Hair is controversial: is the world heading to the apocalypse? Perhaps. But let me quickly tell you a story before the party’s over.
A white student with dreadlocks, from the University of San Francisco, was aproached by a black student. The girl was outraged by the boy’s hair and said passionately: “It’s my culture!” The boy tried to explain himself to the aggressive girl. Things didn’t turn violent because Cory Goldstein (the student’s name) managed to get away in time.
He got away but didn’t forget: in a video filmed after the incident, Goldstein explained that no one owns any particular aesthetic. And not only that, but dreadlocks have existed in numerous cultures, from the Egyptians to the Vikings, not to mention the Victorians. If anything, black people have just continued a tradition.
The cure’s worse than the disease: the United States is discussing whether dreadlocks on white boys are just an unforgiveable misappropriation from another culture. And even Europe’s joining in the craziness: in the Independent newspaper, the writer Wedaeli Chibelushi accuses Goldstein of disrespecting black people and of wearing his hairstyle with the arrogance of “white supremacy”. Can it be that the boy is unaware of the role played by hair in the fight against racism and racial segregation?
It’s sad to recognise the fact that yesterday there was Martin Luther King and today there are idiots discussing hairstyles.
I can only suggest that they watch the excellent award-winning documentary by Chris Rock called Good Hair. By the way, the last time I checked Chris Rock was not white. And the idea behind his film is to try to understand why most black people in the United States have such a problematic relationship with hair.
In short, they detest it. And they desperately try to straighten their hair with chemicals and “extensions”. I’m not exagerating when I say “desperately”: Chris Rock visited one of the most important factories supplying chemical products for this purpose. It’s in North Carolina (ironically one of the Confederate States which broke away from the Union in the 19th century). Conclusion: there are many black Americans who use sodium hydroxide to make their hair straight and beautiful.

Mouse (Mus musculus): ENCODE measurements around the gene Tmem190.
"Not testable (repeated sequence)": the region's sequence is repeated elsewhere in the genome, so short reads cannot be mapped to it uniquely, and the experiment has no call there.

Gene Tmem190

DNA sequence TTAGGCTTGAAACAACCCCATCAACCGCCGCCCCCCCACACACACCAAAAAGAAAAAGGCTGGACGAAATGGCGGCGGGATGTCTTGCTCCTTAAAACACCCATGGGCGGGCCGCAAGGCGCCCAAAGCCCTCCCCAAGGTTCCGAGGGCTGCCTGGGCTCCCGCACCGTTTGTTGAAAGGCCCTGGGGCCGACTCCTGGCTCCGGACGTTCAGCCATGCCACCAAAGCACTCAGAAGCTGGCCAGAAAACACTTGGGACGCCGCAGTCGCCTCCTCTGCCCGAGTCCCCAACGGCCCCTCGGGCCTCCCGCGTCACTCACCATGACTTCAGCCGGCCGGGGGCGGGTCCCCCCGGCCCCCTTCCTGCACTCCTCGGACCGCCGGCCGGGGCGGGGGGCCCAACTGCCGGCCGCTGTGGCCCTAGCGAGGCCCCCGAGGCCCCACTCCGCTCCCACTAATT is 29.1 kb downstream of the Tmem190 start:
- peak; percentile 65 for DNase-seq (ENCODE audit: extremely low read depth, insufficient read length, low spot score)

Sodium hydroxide (commonly known as caustic soda) is a dangerous compound which can cause permanent lesions in the skin. And when a scientist is interviewed by Chris Rock and asks the obvious question (“But why do they do that?”), the actor also gives the obvious answer (“To look more white.”)
But people don’t have to put their health at risk when the idea is to imitate white people. Some more moneyed people buy extensions and resolve the problem without making holes in their heads. And where do these extensions come from?
Chris Rock flies to India. In the temples, people often pay promises by cutting their hair off really short. The cut hair is then washed, treated and exported to the United States. We could say that these are the “normal” suppliers.
But there are also mafias who attack sleeping (or unsuspecting) Indian women to steal their hair. The hair is really expensive and is destined for the same purpose.
I don’t know if people like Wedaeli Chibelushi feel outraged by this reality: the constant attempt of black Americans to “appropriate” the hairstyles of white people. And this appropriation often relies on great personal risk to or the exploitation of the poorest Asians. They would probably blame it again on white people and the hair-“imperialism” imposed by television, cinema or fashion.
In fact, if the “thinking” of creatures like Wedaeli Chibelushi were to be taken seriously, human cultures would be condemned to never mix with one another. A white person could never do Brazilian capoeira. A black person could never do kung-fu. Curiously, it would be a new kind of racial segregation, promoted by the very people who fight against racial segregation. Perfect.
For my part, the only thing I can promise is that I’ll never accuse any black guy of “stealing my culture” just because he has straight hair.
Unfortunately, the same thing can’t be said for the poor Indian women who wake up every morning with lighter heads.
JOÃO PEREIRA COUTINHO is a columnist in Portugal and Brazil and a regular political commentator on Portuguese television. He has a Ph.D. in Political Science and International Relations from the Catholic University of Portugal, where he also teaches. His latest books (‘Conservadorismo’ and ‘Vamos ao que Interessa’) have been published simultaneously in Portugal and Brazil.
Published in Folha de São Paulo – 5th April 2016